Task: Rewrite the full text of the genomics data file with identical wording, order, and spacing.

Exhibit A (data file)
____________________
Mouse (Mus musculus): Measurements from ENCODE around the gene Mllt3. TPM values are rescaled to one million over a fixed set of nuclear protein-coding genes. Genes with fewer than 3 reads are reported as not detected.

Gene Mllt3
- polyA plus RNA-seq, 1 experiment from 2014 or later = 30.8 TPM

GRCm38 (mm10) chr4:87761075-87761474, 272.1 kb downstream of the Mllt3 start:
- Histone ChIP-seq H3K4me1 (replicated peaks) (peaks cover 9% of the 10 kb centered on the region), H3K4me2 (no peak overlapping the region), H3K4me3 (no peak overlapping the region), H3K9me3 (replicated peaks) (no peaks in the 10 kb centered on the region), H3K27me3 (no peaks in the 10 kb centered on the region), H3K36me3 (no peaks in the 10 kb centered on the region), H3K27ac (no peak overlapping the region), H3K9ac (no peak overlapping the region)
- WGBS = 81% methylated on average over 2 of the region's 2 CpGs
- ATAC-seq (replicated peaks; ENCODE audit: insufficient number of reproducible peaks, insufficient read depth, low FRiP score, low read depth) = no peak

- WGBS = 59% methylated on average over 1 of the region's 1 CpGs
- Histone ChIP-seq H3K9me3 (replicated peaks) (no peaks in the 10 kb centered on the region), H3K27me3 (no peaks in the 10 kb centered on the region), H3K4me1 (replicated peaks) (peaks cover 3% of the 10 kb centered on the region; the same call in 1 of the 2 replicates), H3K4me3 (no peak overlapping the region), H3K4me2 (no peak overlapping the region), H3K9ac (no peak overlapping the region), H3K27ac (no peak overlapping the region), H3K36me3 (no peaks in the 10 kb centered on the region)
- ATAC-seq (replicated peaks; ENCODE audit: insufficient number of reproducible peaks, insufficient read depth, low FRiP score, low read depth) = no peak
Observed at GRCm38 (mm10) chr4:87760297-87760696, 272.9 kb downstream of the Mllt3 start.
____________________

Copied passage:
Mouse (Mus musculus): Measurements from ENCODE around the gene Mllt3. TPM values are rescaled to one million over a fixed set of nuclear protein-coding genes. Genes with fewer than 3 reads are reported as not detected.

Gene Mllt3
- polyA plus RNA-seq, 1 experiment from 2014 or later = 30.8 TPM

GRCm38 (mm10) chr4:87761075-87761474, 272.1 kb downstream of the Mllt3 start:
- Histone ChIP-seq H3K4me1 (replicated peaks) (peaks cover 9% of the 10 kb centered on the region), H3K4me2 (no peak overlapping the region), H3K4me3 (no peak overlapping the region), H3K9me3 (replicated peaks) (no peaks in the 10 kb centered on the region), H3K27me3 (no peaks in the 10 kb centered on the region), H3K36me3 (no peaks in the 10 kb centered on the region), H3K27ac (no peak overlapping the region), H3K9ac (no peak overlapping the region)
- WGBS = 81% methylated on average over 2 of the region's 2 CpGs
- ATAC-seq (replicated peaks; ENCODE audit: insufficient number of reproducible peaks, insufficient read depth, low FRiP score, low read depth) = no peak

- WGBS = 59% methylated on average over 1 of the region's 1 CpGs
- Histone ChIP-seq H3K9me3 (replicated peaks) (no peaks in the 10 kb centered on the region), H3K27me3 (no peaks in the 10 kb centered on the region), H3K4me1 (replicated peaks) (peaks cover 3% of the 10 kb centered on the region; the same call in 1 of the 2 replicates), H3K4me3 (no peak overlapping the region), H3K4me2 (no peak overlapping the region), H3K9ac (no peak overlapping the region), H3K27ac (no peak overlapping the region), H3K36me3 (no peaks in the 10 kb centered on the region)
- ATAC-seq (replicated peaks; ENCODE audit: insufficient number of reproducible peaks, insufficient read depth, low FRiP score, low read depth) = no peak
Observed at GRCm38 (mm10) chr4:87760297-87760696, 272.9 kb downstream of the Mllt3 start.